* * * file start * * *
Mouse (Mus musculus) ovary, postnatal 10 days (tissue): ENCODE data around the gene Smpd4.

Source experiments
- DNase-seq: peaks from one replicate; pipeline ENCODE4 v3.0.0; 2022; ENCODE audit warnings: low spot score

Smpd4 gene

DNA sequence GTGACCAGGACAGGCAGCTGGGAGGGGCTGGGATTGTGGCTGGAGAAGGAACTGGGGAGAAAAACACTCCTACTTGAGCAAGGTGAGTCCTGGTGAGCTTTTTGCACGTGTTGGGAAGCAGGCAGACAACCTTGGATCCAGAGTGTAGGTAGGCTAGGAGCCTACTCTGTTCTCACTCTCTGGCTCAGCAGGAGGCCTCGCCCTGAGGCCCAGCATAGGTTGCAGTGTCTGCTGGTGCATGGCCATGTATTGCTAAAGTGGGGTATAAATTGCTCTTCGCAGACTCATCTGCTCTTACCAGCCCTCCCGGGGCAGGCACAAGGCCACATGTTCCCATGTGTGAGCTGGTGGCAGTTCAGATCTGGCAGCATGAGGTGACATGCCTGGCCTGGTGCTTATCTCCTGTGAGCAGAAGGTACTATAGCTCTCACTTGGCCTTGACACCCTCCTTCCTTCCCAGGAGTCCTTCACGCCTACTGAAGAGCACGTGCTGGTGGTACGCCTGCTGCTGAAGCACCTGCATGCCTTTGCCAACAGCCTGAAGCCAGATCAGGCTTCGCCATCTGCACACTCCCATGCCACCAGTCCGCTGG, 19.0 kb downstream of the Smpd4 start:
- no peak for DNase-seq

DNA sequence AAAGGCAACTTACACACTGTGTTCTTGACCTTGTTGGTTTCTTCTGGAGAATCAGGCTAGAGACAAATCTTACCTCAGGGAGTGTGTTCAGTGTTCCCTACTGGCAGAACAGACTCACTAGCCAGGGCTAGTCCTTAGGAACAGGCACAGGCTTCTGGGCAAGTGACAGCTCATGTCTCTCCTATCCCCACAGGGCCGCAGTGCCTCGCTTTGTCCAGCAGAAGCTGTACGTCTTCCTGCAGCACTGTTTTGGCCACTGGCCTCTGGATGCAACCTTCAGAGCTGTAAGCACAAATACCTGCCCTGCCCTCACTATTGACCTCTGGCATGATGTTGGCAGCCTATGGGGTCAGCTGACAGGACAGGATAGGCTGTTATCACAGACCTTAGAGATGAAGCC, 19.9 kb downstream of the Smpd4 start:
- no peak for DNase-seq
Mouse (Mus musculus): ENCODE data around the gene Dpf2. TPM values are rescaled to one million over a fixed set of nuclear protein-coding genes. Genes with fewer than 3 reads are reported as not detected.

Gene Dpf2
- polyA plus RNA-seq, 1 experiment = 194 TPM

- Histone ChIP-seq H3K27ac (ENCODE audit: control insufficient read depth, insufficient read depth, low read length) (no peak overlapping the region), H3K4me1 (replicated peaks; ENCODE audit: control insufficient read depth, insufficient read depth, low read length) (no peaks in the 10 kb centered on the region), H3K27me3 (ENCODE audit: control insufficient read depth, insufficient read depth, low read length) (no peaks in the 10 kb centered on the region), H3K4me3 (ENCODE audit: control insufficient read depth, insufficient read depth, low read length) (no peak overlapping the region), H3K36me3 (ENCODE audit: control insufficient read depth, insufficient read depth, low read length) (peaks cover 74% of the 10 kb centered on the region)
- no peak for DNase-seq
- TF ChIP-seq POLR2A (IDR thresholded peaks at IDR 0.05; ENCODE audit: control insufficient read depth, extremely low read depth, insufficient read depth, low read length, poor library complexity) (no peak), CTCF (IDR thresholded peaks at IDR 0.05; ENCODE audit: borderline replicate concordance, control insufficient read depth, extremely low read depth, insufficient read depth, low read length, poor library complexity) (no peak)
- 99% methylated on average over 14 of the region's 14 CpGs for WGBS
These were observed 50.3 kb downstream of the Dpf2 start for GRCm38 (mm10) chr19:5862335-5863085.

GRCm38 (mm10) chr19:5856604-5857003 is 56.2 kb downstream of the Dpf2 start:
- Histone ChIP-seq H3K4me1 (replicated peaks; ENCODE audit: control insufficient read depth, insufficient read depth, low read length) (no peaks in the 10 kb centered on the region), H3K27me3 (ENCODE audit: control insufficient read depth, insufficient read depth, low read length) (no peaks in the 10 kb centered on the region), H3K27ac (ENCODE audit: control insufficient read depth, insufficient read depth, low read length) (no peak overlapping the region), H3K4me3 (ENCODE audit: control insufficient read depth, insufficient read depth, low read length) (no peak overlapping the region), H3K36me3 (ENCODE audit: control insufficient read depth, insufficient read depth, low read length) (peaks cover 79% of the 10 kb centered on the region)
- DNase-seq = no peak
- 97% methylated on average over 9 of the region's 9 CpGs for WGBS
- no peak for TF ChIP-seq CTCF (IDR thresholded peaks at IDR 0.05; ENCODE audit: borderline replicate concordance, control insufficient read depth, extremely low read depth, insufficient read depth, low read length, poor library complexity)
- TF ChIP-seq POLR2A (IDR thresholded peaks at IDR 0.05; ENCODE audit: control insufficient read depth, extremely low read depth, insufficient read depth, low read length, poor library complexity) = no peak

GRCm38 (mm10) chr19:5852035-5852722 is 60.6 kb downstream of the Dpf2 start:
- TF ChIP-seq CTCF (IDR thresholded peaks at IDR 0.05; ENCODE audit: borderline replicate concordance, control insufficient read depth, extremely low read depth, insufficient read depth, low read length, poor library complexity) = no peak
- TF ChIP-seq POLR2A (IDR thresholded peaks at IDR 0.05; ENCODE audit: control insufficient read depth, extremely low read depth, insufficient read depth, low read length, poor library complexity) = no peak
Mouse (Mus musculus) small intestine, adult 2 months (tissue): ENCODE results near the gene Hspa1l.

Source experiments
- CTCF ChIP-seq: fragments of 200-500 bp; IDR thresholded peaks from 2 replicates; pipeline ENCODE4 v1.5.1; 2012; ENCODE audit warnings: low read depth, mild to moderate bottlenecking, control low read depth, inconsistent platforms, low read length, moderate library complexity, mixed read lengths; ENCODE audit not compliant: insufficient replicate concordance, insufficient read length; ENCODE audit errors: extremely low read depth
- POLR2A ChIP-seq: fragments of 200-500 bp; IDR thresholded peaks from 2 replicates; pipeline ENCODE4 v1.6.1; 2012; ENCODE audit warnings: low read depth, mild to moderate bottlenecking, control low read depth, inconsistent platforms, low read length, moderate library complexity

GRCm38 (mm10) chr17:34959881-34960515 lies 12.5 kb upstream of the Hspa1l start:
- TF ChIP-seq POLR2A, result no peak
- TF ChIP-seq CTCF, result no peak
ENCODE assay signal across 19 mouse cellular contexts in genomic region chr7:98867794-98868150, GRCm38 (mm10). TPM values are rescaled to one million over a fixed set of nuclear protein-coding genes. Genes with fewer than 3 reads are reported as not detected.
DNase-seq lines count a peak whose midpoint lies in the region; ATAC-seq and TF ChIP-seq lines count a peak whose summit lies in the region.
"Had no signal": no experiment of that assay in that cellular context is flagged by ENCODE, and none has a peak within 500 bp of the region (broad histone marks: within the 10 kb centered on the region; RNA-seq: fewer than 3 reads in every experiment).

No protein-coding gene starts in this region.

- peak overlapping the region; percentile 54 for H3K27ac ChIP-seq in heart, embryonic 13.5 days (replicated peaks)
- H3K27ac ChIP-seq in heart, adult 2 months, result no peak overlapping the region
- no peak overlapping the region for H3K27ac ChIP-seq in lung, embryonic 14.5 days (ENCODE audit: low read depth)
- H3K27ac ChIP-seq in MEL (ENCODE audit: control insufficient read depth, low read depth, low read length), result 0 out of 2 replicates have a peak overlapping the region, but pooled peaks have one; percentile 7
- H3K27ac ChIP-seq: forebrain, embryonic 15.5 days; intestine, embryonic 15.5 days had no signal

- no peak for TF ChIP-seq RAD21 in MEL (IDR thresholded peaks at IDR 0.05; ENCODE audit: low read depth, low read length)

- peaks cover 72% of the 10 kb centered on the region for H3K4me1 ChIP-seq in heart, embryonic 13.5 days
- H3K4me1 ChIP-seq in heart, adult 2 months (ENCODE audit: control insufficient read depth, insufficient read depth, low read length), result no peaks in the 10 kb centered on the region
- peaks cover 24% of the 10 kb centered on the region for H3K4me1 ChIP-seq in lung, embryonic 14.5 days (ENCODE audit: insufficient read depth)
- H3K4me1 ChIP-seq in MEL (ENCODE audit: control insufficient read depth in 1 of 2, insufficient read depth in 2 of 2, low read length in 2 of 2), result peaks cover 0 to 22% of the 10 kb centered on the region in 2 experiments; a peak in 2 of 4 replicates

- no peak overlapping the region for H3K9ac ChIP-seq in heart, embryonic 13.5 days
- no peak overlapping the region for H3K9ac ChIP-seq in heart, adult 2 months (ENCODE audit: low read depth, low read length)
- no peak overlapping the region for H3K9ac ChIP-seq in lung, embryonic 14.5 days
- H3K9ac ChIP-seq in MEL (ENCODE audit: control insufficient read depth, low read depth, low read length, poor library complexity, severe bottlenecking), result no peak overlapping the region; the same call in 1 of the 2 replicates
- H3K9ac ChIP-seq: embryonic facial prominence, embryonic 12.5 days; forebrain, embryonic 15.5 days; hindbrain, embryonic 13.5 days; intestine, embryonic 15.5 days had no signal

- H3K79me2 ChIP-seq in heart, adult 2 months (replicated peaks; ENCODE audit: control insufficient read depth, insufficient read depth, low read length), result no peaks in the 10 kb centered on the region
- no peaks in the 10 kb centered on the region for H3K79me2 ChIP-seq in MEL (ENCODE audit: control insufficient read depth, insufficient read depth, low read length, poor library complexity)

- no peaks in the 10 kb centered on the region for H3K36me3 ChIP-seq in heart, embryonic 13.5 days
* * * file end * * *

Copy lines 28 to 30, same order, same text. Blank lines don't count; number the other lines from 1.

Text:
- CTCF ChIP-seq: fragments of 200-500 bp; IDR thresholded peaks from 2 replicates; pipeline ENCODE4 v1.5.1; 2012; ENCODE audit warnings: low read depth, mild to moderate bottlenecking, control low read depth, inconsistent platforms, low read length, moderate library complexity, mixed read lengths; ENCODE audit not compliant: insufficient replicate concordance, insufficient read length; ENCODE audit errors: extremely low read depth
- POLR2A ChIP-seq: fragments of 200-500 bp; IDR thresholded peaks from 2 replicates; pipeline ENCODE4 v1.6.1; 2012; ENCODE audit warnings: low read depth, mild to moderate bottlenecking, control low read depth, inconsistent platforms, low read length, moderate library complexity

GRCm38 (mm10) chr17:34959881-34960515 lies 12.5 kb upstream of the Hspa1l start: